Boston Celtics Unable to Match Shots With Shorthanded Houston Losing 108-102

Kyle Lowry #7 (17 points/8 assists) and #0 Aaron Brooks (24 points) keyed Houston’s upset win over Boston.

Ray Allen scores two in heavy inside traffic.

(Boston)  The Houston Rockets (17-21) were missing players but not shots against the defensively challenged Boston Celtics (28-9) last night.

The visitors prevailed 108-102 minus their top scorer (Kevin Martin) as well as main inside presence (Brad Miller). They were also carrying a five-game losing streak.

Anyone familiar with Houston’s annual visit to Boston during the previous two seasons would have been leery of this game for two reasons; (1) Houston had won the two previous years and (2) the Rockets were again missing key players.  Two years ago it was Tracy McGrady and Ron Artest.  Last year it was Kevin Martin and Shane Battier.

The missing players were a non-sensible coincidence. Houston won because Aaron Brooks (24 points including 11 in the final quarter) was available after missing several games.  Aaron set the shooting tone that the C’s couldn’t stop or match.

Luis Scola and Jordan Hill defend Big Baby and Shaq.

The C’s shot 50.7%, which will win on most nights, but in this game the Rockets shot 52.7% including a dazzling 66% in the last quarter.  Houston made ten of their first twelve shots in that final quarter and tipped in the two they missed.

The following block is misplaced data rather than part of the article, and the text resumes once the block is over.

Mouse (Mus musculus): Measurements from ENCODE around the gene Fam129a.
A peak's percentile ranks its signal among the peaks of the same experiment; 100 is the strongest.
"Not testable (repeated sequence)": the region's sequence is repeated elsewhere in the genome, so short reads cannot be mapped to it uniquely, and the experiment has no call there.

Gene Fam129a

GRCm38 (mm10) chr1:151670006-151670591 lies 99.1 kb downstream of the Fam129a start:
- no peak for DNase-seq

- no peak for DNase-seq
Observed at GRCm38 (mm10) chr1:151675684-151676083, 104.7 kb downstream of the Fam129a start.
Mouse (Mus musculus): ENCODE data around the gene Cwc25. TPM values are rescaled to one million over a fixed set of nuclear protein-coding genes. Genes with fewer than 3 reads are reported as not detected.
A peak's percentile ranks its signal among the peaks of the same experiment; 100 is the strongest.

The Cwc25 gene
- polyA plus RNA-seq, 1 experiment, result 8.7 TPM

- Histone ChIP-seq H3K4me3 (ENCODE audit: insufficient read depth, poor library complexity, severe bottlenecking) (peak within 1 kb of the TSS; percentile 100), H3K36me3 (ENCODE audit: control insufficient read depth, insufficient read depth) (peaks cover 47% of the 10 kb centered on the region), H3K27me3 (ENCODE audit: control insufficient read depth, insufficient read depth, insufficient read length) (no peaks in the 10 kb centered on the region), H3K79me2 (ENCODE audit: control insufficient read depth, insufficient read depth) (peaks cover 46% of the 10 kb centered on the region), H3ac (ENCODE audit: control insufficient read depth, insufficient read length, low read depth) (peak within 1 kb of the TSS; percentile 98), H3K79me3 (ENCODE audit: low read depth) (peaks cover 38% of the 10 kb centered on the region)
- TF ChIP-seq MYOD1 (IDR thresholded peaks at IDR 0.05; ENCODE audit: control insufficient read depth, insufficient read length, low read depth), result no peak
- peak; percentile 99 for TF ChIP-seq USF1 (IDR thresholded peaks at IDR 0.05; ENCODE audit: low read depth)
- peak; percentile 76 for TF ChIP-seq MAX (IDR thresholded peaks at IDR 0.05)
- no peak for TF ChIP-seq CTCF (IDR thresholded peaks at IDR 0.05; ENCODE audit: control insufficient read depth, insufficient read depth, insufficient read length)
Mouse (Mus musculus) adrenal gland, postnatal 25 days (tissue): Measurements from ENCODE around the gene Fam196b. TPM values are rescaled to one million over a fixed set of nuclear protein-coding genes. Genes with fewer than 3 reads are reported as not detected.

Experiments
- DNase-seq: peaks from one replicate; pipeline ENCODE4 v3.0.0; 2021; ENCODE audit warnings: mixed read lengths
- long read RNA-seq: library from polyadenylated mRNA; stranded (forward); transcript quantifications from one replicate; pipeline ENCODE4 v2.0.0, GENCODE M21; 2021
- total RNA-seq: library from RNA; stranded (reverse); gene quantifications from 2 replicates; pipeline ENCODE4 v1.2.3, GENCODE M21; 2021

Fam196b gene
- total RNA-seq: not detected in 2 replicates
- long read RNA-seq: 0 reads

The Rockets frequently had two 6-footers (Aaron Brooks & Kyle Lowry) on the floor together and together they were tough matchups for Boston defensively.  On the other end, the C’s exploited the height advantages but not enough to match Houston’s persistent offense.

The Celtics lead the NBA in assists and Houston is second.  So there were plenty of good shots available on both sides.

Celtic coach Doc Rivers put the blame for the loss on the poor defense of his starters.  Unfortunately, one of those starters wasn’t Kevin Garnett.  He was supposed to play and was definitely missed on defense.

The worst boxscore stat, in my opinion, were the incredible 23 second-chance points Houston turned up.  Somewhere there’s a stathead who could identify the defenders who gave up the offensive rebounds.

After each of the Celtic losses, Doc refers back to Game Seven of the NBA finals with the Lakers when the C’s regular season record put them on the road.  Having the best NBA record becomes important in the finals. Doc wants it to become important now.  Last night’s loss ties Boston with Miami in the loss column.  The Heat have two more wins.  Meanwhile in the West, San Antonio has only six losses.  Lakers?  They have eleven losses.

Here are a few of the solo shots I took at the game; Chase Budinger, Luis Scola, Luke Harangody, Marquis Daniels, Semih Erdin, and a Von Wafer dunk.

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